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The Daily Fix: Why does Pakistan bring out the worst in our politics, including misogyny?

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The Big Story: They do it with bangles

In all the chest beating and muscle flexing over Pakistan and its transgressions at the Line of Control, one object has made its way back into Indian politics: the bangle. On Tuesday, veteran Congress leader Kapil Sibal invited Prime Minister Narendra Modi “to remove your bangles and show what you can do”. He also referred to a speech made by Smriti Irani, now textile minister, at a rally in Indore in 2013, after another incident where an Indian soldier at the Line of Control had been killed and mutilated. Irani had offered to send Manmohan Singh, who was prime minister then, a gift bangles for failing to take appropriate action. The tables had turned now, was Sibal’s triumphant point.

The gift of bangles suggests the old Hindi phrase “chudiyan pehen lo”, which means that those not cut out for a job should stay at home. Like women do, naturally. Bangles have long been a favoured ornament in Indian politics. In 2014, after Aam Aadmi Party leader Somnath Bharti conducted an impromptu raid on Ugandan women living in Delhi’s Khirki Extension, BJP legislator RP Singh saw fit to hurl bangles and lipstick at him. The BJP had then defended the act by saying it was not meant to be “derogatory”. It wouldn’t be, of course, in a political culture where leadership is measured by the size of one’s chest (56 inches is ideal) and voters are told to choose the “vikas purush” over the “videshi bahu”, the Man of Progress over the Foreign Daughter-in-Law.

Femininity, the wearing of bangles, the exercise of restraint and moderation, is associated with weakness or incompetence. The BJP has frequently, but not exclusively, been guilty of peddling a gendered politics that boils down to this: masculinity good, femininity bad, unless sterilised into certain acceptable forms. And when it comes to Pakistan, all the toxic masculinity stored up in our politics roars to life. Even female politicians have learnt to speak its language. Around the time Irani was offering bangles to Manmohan Singh, Sushma Swaraj, who was then the leader of the Opposition, was demanding 10 Pakistani heads for the head of one Indian soldier. Peace at the LoC looked like a remote prospect then, as it does now.

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  1. In the Indian Express, Christophe Jaffrelot argues that the Marathas’ sense of relative deprivation in Maharashtra cannot be answered by reservation.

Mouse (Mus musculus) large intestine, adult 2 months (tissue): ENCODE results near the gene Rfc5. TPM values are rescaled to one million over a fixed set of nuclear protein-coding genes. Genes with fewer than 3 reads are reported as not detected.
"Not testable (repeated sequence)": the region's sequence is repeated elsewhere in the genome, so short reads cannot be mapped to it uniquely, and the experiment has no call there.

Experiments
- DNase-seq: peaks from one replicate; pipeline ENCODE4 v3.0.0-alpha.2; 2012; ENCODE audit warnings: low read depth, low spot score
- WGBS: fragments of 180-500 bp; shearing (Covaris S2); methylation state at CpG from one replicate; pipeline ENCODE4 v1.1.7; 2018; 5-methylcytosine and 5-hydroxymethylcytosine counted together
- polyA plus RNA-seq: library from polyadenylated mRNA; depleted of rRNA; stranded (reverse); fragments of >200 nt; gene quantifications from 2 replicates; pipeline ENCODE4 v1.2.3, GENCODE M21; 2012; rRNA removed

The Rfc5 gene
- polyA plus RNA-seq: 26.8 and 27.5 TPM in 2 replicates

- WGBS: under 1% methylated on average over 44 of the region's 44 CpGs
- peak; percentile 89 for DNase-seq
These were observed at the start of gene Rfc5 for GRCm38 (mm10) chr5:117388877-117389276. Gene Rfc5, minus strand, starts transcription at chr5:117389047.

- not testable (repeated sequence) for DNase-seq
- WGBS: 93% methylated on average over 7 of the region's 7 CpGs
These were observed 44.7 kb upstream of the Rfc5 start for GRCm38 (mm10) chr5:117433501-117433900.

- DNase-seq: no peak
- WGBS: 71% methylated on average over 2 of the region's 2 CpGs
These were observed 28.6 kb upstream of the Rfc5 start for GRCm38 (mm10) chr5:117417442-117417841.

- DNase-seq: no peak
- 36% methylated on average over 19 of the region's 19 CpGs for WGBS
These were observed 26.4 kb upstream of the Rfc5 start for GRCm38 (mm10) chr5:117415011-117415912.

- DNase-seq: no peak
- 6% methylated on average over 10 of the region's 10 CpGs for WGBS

2. In the Hindu, MK Narayanan urges consultations and an appeal for peace in order to “win back” Kashmir.
  3. In the Economic Times, Geetha Kannan welcomes the maternity benefit bill.


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Ajit Kantikar reports on the dilemma of Telengana’s pulse farmers:

“Imagine a women farmer who has harvested Rs 70,000 worth of tur at the end of November and waiting for the procurement to begin for another one month. Compounding her woes, she had to wait for payment for another three weeks. To complicate matters, the banks decided to transfer the money to farmer members only to electronic transfers. To cite data obtained from Husnabad Farmer Producer Company, the women who sold their produce on January 4 got payment in the Husnabad Farmer Producer Company account on January 25 and had to wait another full week for the bank to execute the transfer in their individual savings account. Remember, this is for the harvest made in end November and early December. Needless to say, this adversely impacted the cash flow for most smallholder farmers.

The moot question is: why did the farmers not go to a private trader or the wholesale market in Tandur and preferred to wait for the government to buy their produce? It was simply because the prices were much lower they had no other option but to wait for the government to come to their rescue, which it did tardily. Thanks to the untiring efforts of some NGOs, at least in some areas, the procurement started, while in states like Maharashtra, it became almost a chaotic scene.”

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